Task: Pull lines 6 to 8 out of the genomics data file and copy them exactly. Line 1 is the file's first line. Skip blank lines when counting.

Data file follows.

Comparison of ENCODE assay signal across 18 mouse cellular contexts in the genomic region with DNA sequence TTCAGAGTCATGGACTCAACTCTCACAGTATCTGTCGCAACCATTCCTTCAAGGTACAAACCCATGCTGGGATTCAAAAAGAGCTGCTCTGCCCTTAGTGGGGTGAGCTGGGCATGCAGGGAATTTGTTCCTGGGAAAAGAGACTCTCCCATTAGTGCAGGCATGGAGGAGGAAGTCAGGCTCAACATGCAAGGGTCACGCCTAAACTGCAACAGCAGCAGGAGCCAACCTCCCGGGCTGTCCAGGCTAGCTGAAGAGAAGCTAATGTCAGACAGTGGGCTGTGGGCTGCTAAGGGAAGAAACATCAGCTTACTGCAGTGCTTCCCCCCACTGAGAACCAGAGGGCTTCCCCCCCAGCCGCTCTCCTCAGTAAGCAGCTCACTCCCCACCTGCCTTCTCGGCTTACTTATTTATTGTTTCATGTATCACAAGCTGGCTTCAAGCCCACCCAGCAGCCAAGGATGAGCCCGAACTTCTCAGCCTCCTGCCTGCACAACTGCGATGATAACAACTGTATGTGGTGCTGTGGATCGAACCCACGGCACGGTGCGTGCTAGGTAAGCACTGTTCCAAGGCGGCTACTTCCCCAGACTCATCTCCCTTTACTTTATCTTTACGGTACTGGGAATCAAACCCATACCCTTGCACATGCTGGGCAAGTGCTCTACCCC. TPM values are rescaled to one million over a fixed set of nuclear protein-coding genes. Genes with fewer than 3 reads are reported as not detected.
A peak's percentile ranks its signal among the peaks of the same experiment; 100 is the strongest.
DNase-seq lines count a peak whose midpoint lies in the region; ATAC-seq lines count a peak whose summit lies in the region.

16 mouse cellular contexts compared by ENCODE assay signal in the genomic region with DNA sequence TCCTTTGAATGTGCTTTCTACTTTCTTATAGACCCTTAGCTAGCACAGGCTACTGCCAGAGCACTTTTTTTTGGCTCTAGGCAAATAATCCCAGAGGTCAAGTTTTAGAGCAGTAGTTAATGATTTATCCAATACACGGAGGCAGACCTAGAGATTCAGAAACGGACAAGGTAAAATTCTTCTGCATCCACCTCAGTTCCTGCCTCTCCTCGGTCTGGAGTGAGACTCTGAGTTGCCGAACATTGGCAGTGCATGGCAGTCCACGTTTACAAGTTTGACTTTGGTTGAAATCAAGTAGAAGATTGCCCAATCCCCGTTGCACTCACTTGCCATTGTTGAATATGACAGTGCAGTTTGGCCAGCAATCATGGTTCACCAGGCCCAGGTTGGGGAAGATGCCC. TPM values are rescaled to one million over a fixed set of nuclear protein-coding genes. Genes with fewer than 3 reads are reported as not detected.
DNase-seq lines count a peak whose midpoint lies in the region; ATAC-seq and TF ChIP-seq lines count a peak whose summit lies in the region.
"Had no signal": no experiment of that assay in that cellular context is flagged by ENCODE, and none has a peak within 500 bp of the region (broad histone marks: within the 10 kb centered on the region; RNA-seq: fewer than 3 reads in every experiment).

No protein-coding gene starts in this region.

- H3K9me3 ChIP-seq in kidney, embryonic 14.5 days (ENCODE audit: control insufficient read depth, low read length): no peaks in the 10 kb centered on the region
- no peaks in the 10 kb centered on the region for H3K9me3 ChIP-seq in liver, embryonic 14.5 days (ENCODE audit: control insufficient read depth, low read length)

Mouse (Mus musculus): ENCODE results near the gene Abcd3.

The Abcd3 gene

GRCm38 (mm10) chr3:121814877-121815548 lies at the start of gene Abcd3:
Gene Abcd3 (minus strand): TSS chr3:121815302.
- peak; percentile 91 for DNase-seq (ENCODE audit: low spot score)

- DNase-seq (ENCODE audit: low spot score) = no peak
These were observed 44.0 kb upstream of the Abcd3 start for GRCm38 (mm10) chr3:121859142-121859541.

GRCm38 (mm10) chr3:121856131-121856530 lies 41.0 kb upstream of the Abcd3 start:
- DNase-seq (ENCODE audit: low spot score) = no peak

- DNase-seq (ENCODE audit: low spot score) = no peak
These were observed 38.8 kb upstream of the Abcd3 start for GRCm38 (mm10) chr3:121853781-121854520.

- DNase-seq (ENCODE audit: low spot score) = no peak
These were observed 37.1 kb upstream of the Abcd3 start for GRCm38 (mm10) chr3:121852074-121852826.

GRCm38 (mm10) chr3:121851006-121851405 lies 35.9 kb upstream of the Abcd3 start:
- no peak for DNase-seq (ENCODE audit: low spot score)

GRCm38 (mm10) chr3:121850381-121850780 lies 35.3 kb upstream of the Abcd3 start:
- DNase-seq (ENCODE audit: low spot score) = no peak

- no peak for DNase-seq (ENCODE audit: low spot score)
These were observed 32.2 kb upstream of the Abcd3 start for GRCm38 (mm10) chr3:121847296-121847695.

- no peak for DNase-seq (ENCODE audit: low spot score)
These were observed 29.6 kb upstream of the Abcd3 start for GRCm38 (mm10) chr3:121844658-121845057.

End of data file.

"Had no signal": no experiment of that assay in that cellular context is flagged by ENCODE, and none has a peak within 500 bp of the region (broad histone marks: within the 10 kb centered on the region; RNA-seq: fewer than 3 reads in every experiment).

No protein-coding gene starts in this region.

- H3K9me3 ChIP-seq in kidney, embryonic 14.5 days (ENCODE audit: control insufficient read depth, low read length): no peaks in the 10 kb centered on the region